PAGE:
We Are All Multiculturalists Now
Have you noticed that “culture”—the word—has been getting a heavy work-out recently? Anthropologists, of course, have used it zealously for over a century; though the term’s active life in literature and politics began long before that. But some current ways in which the concept of culture has been put to use would have surprised even mid-century readers; especially the idea that everything from anorexia to zydeco is illuminated by being displayed as the product of some group’s culture. It’s got to the point that when you hear the word “culture,” you reach for your dictionary.
Culture’s main competitor in its kudzu-like progression is “diversity,” a favorite now of corporate and educational CEOs, politicians, and pundits. And “cultural diversity” brings the two together. Is it not, indeed, one of the most pious of the pieties of our age that the United States is a society of enormous cultural diversity? And isn’t Nathan Glazer right to say, in his new book We Are All Multiculturalists Now, that “multiculturalism is just the latest in [a] sequence of terms describing how American society, particularly American education, should respond to its diversity”?
Well, yes, and yes, of course. American diversity is easily granted and so is the need of a response to that diversity. But what isn’t so clear is that it is our cultural diversity that deserves attention.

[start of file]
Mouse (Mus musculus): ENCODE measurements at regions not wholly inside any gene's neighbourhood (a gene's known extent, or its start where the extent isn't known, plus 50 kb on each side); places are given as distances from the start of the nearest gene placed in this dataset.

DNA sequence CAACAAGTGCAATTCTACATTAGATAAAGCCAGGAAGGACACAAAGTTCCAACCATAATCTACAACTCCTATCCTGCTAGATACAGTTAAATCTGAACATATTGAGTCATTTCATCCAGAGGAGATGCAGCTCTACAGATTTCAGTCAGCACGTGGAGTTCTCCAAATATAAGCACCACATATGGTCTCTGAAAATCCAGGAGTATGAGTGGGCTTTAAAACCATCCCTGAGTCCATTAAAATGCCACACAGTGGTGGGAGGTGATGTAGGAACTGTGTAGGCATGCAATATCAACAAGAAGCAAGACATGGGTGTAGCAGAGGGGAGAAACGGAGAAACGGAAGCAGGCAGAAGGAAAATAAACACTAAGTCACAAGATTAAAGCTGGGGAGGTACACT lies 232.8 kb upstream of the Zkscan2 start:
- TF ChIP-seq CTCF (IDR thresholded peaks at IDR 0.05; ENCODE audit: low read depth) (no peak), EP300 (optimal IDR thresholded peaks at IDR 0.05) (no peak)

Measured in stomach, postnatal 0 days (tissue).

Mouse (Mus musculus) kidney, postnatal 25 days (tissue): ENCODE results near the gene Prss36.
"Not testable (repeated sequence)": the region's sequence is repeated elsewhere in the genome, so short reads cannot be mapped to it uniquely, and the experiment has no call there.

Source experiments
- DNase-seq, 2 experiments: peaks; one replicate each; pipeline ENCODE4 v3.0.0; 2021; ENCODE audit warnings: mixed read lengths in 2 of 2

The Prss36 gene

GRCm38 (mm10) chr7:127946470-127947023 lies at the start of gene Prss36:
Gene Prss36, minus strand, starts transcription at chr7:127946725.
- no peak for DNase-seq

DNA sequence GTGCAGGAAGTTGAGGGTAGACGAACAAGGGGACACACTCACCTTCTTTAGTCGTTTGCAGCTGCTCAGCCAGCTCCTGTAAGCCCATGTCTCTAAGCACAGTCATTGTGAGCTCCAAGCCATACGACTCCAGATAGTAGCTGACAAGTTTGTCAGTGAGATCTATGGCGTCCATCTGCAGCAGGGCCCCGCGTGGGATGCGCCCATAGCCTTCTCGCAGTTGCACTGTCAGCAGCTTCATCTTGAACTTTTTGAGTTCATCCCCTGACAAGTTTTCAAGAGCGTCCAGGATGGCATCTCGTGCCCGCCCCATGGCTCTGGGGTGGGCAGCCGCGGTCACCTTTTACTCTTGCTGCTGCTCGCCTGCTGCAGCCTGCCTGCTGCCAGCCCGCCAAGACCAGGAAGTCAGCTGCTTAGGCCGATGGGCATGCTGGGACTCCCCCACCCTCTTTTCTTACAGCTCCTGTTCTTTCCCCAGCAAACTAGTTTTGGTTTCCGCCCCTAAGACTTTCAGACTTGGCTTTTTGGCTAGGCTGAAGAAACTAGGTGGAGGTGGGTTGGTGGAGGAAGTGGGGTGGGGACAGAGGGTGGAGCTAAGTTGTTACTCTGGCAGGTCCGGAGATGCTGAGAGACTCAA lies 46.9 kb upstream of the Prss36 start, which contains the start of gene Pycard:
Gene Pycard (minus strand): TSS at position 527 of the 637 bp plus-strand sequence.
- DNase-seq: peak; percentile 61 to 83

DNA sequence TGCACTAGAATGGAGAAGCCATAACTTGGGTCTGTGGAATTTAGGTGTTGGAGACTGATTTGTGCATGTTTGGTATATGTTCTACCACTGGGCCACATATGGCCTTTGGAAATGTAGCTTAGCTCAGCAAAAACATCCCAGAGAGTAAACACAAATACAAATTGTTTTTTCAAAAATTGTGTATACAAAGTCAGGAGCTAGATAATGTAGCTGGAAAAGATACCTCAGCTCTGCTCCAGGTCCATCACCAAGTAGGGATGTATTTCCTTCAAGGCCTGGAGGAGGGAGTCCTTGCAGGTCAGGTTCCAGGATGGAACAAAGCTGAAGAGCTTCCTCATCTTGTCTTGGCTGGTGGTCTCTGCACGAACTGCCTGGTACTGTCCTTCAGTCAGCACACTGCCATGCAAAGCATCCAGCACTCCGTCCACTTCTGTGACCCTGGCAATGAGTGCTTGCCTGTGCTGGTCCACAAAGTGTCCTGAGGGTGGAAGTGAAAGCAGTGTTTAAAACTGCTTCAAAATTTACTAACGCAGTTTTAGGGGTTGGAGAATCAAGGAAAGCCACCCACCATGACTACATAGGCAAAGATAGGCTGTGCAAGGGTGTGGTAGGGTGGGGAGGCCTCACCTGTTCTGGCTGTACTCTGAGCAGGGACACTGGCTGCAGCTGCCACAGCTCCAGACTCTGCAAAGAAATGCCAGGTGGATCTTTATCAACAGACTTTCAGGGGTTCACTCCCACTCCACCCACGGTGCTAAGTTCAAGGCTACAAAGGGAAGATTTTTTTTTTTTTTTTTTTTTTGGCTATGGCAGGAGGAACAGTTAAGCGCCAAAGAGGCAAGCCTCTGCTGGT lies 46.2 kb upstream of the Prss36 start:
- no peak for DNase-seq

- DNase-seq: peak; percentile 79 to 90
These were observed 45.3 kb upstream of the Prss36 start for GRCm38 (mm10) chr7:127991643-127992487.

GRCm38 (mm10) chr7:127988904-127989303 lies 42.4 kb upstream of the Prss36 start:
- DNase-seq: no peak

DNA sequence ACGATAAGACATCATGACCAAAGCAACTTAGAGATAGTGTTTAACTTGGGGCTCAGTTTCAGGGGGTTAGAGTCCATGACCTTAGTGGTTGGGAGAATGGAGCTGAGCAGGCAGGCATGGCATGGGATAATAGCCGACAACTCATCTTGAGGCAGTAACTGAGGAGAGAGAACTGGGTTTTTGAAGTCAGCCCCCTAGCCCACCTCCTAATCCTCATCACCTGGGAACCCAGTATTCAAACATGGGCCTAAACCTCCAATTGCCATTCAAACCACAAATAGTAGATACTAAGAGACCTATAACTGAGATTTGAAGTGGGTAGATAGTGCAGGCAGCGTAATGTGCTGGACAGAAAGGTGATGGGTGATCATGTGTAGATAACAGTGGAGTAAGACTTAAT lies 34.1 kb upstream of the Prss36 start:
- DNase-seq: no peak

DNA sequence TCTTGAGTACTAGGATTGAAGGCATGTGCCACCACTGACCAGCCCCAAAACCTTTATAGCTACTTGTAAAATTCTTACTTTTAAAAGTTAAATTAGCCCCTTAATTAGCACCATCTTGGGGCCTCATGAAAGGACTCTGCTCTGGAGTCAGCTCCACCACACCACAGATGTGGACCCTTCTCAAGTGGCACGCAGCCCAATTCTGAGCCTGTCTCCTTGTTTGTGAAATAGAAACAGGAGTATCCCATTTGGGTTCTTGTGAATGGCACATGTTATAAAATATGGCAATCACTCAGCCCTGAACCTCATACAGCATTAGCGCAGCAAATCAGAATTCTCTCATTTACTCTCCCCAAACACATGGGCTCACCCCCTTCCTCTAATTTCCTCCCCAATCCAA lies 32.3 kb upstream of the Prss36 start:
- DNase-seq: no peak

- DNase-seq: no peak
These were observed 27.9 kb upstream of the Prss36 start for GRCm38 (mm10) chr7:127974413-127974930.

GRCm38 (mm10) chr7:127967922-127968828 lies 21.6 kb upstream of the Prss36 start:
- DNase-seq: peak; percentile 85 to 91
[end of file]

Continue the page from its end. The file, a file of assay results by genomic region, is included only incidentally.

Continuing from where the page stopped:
Let’s begin with a place where the idea of somebody’s culture really does explain something. When Jews from the shtetl and Italians from the villaggio arrived at Ellis Island, they brought with them a rich mixture we call culture. That is, they brought a language and stories and songs and sayings; they transplanted a religion with specific rituals, beliefs, and traditions, a cuisine of a certain hearty peasant quality and distinctive modes of dress; and they came with particular ideas about family life. It was often reasonable for their new neighbors to ask what these first-generation immigrants were doing, and why; and a sensible answer would frequently have been, “It’s an Italian thing, a Jewish thing,” or, simply, “It’s their culture.”
It is striking how much of this form of difference has disappeared. Nearly a decade ago the Harvard sociologist Mary Waters argued persuasively in Ethnic Options1 that the rich immigrant gumbo had become thin gruel. There are still seders and nuptial masses, still gefilte fish and spaghetti, but how much does an Italian name tell you, these days, about church attendance, or knowledge of Italian, or tastes in food or spouses? Even Jews, whose status as a small non-Christian group in an overwhelmingly Christian society might have been expected to keep their “difference” in focus, are getting harder to identify as a cultural group. (At the seder I go to every Passover, nearly half of those in attendance are gentiles.)
One way—the old way—of describing what has happened would be to say that the families that arrived during the turn-of-the-century wave of immigration have assimilated, become American. But, from another perspective, we…
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